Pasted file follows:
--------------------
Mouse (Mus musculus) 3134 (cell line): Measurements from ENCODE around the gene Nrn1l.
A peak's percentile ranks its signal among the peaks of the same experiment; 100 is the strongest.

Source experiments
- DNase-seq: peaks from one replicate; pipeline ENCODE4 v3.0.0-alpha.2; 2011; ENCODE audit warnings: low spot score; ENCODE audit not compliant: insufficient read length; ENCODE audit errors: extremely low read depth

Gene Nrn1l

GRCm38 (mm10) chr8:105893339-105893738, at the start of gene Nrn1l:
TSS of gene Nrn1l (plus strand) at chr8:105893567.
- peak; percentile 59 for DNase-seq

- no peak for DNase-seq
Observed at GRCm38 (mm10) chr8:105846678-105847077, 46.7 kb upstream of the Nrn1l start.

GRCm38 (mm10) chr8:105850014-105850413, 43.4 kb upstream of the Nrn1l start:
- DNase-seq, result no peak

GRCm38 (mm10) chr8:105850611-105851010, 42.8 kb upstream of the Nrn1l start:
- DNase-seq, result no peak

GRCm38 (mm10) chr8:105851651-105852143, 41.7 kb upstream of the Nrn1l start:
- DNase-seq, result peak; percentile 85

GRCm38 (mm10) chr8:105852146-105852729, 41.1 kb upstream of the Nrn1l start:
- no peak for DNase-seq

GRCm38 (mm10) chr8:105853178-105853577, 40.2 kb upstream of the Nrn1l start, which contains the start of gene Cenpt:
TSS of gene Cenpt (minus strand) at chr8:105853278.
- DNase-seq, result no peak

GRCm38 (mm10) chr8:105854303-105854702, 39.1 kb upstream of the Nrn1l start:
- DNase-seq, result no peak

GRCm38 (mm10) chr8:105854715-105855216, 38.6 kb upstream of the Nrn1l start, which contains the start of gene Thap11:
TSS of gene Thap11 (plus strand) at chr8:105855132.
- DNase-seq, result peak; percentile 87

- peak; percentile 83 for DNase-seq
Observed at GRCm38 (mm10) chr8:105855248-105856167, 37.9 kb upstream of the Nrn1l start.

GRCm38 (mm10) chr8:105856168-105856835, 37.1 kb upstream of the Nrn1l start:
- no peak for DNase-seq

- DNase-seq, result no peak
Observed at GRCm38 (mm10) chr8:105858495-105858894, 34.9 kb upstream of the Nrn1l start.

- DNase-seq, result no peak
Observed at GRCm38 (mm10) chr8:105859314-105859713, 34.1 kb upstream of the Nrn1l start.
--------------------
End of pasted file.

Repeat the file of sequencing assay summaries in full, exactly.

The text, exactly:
Mouse (Mus musculus) 3134 (cell line): Measurements from ENCODE around the gene Nrn1l.
A peak's percentile ranks its signal among the peaks of the same experiment; 100 is the strongest.

Source experiments
- DNase-seq: peaks from one replicate; pipeline ENCODE4 v3.0.0-alpha.2; 2011; ENCODE audit warnings: low spot score; ENCODE audit not compliant: insufficient read length; ENCODE audit errors: extremely low read depth

Gene Nrn1l

GRCm38 (mm10) chr8:105893339-105893738, at the start of gene Nrn1l:
TSS of gene Nrn1l (plus strand) at chr8:105893567.
- peak; percentile 59 for DNase-seq

- no peak for DNase-seq
Observed at GRCm38 (mm10) chr8:105846678-105847077, 46.7 kb upstream of the Nrn1l start.

GRCm38 (mm10) chr8:105850014-105850413, 43.4 kb upstream of the Nrn1l start:
- DNase-seq, result no peak

GRCm38 (mm10) chr8:105850611-105851010, 42.8 kb upstream of the Nrn1l start:
- DNase-seq, result no peak

GRCm38 (mm10) chr8:105851651-105852143, 41.7 kb upstream of the Nrn1l start:
- DNase-seq, result peak; percentile 85

GRCm38 (mm10) chr8:105852146-105852729, 41.1 kb upstream of the Nrn1l start:
- no peak for DNase-seq

GRCm38 (mm10) chr8:105853178-105853577, 40.2 kb upstream of the Nrn1l start, which contains the start of gene Cenpt:
TSS of gene Cenpt (minus strand) at chr8:105853278.
- DNase-seq, result no peak

GRCm38 (mm10) chr8:105854303-105854702, 39.1 kb upstream of the Nrn1l start:
- DNase-seq, result no peak

GRCm38 (mm10) chr8:105854715-105855216, 38.6 kb upstream of the Nrn1l start, which contains the start of gene Thap11:
TSS of gene Thap11 (plus strand) at chr8:105855132.
- DNase-seq, result peak; percentile 87

- peak; percentile 83 for DNase-seq
Observed at GRCm38 (mm10) chr8:105855248-105856167, 37.9 kb upstream of the Nrn1l start.

GRCm38 (mm10) chr8:105856168-105856835, 37.1 kb upstream of the Nrn1l start:
- no peak for DNase-seq

- DNase-seq, result no peak
Observed at GRCm38 (mm10) chr8:105858495-105858894, 34.9 kb upstream of the Nrn1l start.

- DNase-seq, result no peak
Observed at GRCm38 (mm10) chr8:105859314-105859713, 34.1 kb upstream of the Nrn1l start.